Based on the trailer, this movie seems to have more action than investigative journalism, so I don’t expect it to pay the same ode to journalism as "Spotlight" (2015) and "All the President’s Men" (1976). Directed by Dee Rees and written by Marco Villalobos and Rees, "The Last Thing He Wanted" still looks like a promising thriller of investigation, corruption and reporting the truth. And if you haven’t figured out from my previous reviews and recommendations, I’m all about that!  

Ordinary Love (Out Feb. 14)

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“I can’t tell her how frightened I am. I have to just continue as normal. That’s my job in all this.” "Ordinary Love" follows the story of a long-time couple, Tom and Joan (Liam Neeson and Lesley Manville), whose life changes after the latter’s breast cancer diagnosis. In the course of Joan’s treatment, they are faced with the challenges that lie ahead and the epic questions life throws at each and every one of us.

Directed by Lisa Barros D'Sa and Glenn Leyburn and written by Owen McCafferty, "Ordinary Love" takes a gracefully tender and honest look at the extraordinary power of love in tough times. Neeson and Manville seem to have great chemistry on screen and frankly, I could not bear to see Neeson in a fourth "Taken" movie or some other Taken-like movie. So, I’m excited to give this one a watch.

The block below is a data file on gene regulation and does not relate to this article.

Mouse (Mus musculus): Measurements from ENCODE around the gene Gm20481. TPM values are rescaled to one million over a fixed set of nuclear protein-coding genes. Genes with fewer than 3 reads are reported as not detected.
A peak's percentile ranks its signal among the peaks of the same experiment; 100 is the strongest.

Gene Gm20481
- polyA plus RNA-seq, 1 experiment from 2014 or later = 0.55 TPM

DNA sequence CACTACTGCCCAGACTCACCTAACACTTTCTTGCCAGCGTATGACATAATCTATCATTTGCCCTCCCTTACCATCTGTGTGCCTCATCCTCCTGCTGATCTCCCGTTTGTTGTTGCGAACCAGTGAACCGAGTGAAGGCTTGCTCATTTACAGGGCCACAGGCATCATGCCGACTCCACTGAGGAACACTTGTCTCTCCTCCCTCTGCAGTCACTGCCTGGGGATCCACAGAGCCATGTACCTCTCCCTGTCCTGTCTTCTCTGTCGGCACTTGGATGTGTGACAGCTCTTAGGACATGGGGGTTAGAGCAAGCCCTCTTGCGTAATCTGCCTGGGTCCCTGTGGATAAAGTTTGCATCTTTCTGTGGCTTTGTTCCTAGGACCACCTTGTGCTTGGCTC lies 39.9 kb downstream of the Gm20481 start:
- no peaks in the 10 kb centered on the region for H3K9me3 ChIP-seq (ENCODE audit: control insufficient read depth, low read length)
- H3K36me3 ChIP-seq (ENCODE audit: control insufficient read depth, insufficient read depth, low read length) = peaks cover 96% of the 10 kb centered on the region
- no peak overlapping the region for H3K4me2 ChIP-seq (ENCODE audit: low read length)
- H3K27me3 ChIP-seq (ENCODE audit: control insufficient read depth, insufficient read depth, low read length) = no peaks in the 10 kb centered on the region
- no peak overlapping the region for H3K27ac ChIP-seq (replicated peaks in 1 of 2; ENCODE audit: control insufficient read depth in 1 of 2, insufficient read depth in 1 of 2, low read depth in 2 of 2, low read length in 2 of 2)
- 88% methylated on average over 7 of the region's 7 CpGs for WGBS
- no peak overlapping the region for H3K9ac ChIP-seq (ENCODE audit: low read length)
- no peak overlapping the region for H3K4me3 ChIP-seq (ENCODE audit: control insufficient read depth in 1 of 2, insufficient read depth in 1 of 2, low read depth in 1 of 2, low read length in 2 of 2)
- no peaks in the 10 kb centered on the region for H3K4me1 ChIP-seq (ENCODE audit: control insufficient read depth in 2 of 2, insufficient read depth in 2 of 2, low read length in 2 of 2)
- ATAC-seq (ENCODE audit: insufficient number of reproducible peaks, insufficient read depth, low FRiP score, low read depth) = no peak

Wendy (Out Feb. 28)

“All children grow up, but some -- the wild ones, the ones with the light in their eye -- escape.” Influenced by the classic story of Peter Pan, "Wendy" takes us to a mysterious island where aging and time have come unglued. There, a young girl Wendy must save her freedom, and the carefree spirit of youth from the deadly peril of growing up. 

Directed by Benh Zeitlin and written by Eliza Zeitlin and Benh Zeitlin, "Wendy" seems to be a movie for everyone -- small kids, big kids, grown-ups who feel nostalgia for their cheerful childhood, college kids like us who also go through our own transition to adulthood and what it means to “grow up.” In all this stress and daily routine, we tend to neglect that inner child inside us, the carefree one who never minded the world’s opinions, the spontaneous one that found joy in every little thing, the dreamer who dreamt of taking over the world. I think "Wendy" is here to remind us of that inner child inside us. 

Emma. (Out Feb. 21)

“The words must be your own. You must be the best judge of your own happiness.” Adapted from Jane Austen's beloved comedy, "Emma." follows the story of the clever, beautiful and rich Emma Woodhouse (Anya Taylor-Joy) as she plays matchmaker for her friends and adventures through romantic missteps to find the love that has been there all along.

The trailer for this classic satire of social class and the great pain of growing up looks witty, wacky, elegant and amusing. Directed by Autumn de Wilde, "Emma." is one of the most promising movies of the month.

Contact contributor Myrsini Manou-Georgila at myrsini.manougeorgila@richmond.edu.